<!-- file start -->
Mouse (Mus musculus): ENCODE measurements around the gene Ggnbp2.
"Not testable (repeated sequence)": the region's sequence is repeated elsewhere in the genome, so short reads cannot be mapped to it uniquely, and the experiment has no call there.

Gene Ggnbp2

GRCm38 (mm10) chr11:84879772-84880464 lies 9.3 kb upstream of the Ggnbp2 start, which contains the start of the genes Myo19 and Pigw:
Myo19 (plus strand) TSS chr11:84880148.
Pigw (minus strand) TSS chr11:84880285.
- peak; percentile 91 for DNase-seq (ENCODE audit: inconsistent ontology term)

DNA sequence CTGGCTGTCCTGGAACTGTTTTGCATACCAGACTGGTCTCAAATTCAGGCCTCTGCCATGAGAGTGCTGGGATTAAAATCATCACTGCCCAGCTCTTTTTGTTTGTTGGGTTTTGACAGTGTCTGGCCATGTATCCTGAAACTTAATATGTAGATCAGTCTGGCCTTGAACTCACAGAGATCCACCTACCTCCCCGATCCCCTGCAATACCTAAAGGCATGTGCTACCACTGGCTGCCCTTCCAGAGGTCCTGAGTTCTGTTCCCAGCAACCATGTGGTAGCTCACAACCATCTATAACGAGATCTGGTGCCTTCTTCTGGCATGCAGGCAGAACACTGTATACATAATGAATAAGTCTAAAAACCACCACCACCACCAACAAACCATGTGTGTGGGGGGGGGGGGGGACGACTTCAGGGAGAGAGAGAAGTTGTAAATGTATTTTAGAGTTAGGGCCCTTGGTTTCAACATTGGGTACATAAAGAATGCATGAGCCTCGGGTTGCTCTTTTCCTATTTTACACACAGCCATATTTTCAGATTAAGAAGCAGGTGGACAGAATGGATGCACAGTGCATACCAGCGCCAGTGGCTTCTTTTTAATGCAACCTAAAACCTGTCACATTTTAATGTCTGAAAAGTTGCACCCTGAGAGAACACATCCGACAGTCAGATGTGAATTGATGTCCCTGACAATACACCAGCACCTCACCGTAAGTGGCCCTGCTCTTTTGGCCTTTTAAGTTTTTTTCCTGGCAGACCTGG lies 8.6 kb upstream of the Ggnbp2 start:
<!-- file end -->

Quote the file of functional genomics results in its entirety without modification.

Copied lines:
Mouse (Mus musculus): ENCODE measurements around the gene Ggnbp2.
"Not testable (repeated sequence)": the region's sequence is repeated elsewhere in the genome, so short reads cannot be mapped to it uniquely, and the experiment has no call there.

Gene Ggnbp2

GRCm38 (mm10) chr11:84879772-84880464 lies 9.3 kb upstream of the Ggnbp2 start, which contains the start of the genes Myo19 and Pigw:
Myo19 (plus strand) TSS chr11:84880148.
Pigw (minus strand) TSS chr11:84880285.
- peak; percentile 91 for DNase-seq (ENCODE audit: inconsistent ontology term)

DNA sequence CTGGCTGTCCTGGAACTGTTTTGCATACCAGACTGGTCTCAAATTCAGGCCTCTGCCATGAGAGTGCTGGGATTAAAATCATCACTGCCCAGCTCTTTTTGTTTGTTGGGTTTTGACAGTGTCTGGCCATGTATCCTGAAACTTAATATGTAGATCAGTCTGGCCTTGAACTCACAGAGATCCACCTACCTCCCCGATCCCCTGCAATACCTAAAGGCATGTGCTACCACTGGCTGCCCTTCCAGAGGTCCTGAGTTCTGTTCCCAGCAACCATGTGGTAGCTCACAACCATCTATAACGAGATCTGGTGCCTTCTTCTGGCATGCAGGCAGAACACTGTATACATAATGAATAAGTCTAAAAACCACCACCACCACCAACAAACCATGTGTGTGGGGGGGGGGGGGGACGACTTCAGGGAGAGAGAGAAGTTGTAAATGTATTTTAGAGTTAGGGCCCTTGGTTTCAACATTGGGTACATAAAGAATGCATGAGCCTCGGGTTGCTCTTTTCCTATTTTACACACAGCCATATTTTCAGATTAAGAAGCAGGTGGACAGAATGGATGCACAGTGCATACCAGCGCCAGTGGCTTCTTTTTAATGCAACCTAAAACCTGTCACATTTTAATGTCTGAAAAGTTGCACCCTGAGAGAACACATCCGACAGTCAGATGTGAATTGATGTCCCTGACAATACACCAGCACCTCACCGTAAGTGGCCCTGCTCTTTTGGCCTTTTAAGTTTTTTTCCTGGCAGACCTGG lies 8.6 kb upstream of the Ggnbp2 start: